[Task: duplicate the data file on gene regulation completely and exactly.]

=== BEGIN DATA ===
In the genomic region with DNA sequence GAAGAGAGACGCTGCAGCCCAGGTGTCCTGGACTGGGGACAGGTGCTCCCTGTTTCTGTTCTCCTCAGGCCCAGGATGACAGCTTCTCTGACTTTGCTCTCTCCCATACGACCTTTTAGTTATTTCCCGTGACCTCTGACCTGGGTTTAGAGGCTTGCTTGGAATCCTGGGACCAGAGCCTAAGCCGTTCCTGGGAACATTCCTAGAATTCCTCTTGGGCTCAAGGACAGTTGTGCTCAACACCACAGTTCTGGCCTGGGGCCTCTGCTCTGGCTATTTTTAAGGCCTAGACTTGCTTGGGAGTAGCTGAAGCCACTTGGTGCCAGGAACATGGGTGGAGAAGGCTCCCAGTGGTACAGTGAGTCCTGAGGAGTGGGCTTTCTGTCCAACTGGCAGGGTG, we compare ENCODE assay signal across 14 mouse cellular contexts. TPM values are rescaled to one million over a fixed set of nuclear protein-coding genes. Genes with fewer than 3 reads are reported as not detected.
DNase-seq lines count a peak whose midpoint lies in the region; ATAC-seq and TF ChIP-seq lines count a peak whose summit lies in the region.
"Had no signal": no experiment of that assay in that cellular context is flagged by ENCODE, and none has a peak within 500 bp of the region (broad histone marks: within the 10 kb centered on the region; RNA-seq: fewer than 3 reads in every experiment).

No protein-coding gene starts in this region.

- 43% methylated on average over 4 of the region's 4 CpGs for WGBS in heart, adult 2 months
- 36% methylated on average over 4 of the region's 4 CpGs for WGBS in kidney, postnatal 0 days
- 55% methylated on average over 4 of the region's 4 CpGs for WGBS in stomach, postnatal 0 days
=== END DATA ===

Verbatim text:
In the genomic region with DNA sequence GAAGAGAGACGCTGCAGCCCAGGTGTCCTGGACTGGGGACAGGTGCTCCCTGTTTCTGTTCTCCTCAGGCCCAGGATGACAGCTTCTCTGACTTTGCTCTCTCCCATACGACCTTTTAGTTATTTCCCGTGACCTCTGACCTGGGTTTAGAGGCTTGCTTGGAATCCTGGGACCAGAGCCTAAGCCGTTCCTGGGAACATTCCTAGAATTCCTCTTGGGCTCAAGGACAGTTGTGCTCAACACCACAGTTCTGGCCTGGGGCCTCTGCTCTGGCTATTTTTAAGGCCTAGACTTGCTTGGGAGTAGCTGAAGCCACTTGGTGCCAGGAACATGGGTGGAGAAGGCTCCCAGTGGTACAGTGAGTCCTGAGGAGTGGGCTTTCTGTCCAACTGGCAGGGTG, we compare ENCODE assay signal across 14 mouse cellular contexts. TPM values are rescaled to one million over a fixed set of nuclear protein-coding genes. Genes with fewer than 3 reads are reported as not detected.
DNase-seq lines count a peak whose midpoint lies in the region; ATAC-seq and TF ChIP-seq lines count a peak whose summit lies in the region.
"Had no signal": no experiment of that assay in that cellular context is flagged by ENCODE, and none has a peak within 500 bp of the region (broad histone marks: within the 10 kb centered on the region; RNA-seq: fewer than 3 reads in every experiment).

No protein-coding gene starts in this region.

- 43% methylated on average over 4 of the region's 4 CpGs for WGBS in heart, adult 2 months
- 36% methylated on average over 4 of the region's 4 CpGs for WGBS in kidney, postnatal 0 days
- 55% methylated on average over 4 of the region's 4 CpGs for WGBS in stomach, postnatal 0 days